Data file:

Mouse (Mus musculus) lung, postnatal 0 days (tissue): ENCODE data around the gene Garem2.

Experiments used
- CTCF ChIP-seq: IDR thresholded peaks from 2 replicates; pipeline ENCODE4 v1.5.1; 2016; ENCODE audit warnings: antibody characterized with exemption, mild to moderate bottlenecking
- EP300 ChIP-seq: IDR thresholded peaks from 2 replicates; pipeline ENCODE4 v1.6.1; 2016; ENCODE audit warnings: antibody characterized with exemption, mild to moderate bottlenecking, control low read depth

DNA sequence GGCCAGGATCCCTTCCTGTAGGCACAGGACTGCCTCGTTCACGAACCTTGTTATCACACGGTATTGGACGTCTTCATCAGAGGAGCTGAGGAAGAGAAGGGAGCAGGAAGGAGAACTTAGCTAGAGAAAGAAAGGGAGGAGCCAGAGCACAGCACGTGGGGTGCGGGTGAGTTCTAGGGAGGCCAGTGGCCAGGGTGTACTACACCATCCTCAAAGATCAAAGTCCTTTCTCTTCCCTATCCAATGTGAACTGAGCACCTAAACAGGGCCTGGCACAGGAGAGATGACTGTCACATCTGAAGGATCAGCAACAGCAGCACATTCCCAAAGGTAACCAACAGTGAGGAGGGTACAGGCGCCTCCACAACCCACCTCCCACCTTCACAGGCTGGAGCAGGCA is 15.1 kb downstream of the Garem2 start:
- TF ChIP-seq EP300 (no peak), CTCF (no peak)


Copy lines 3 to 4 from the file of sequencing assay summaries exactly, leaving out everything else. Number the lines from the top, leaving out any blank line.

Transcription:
- CTCF ChIP-seq: IDR thresholded peaks from 2 replicates; pipeline ENCODE4 v1.5.1; 2016; ENCODE audit warnings: antibody characterized with exemption, mild to moderate bottlenecking
- EP300 ChIP-seq: IDR thresholded peaks from 2 replicates; pipeline ENCODE4 v1.6.1; 2016; ENCODE audit warnings: antibody characterized with exemption, mild to moderate bottlenecking, control low read depth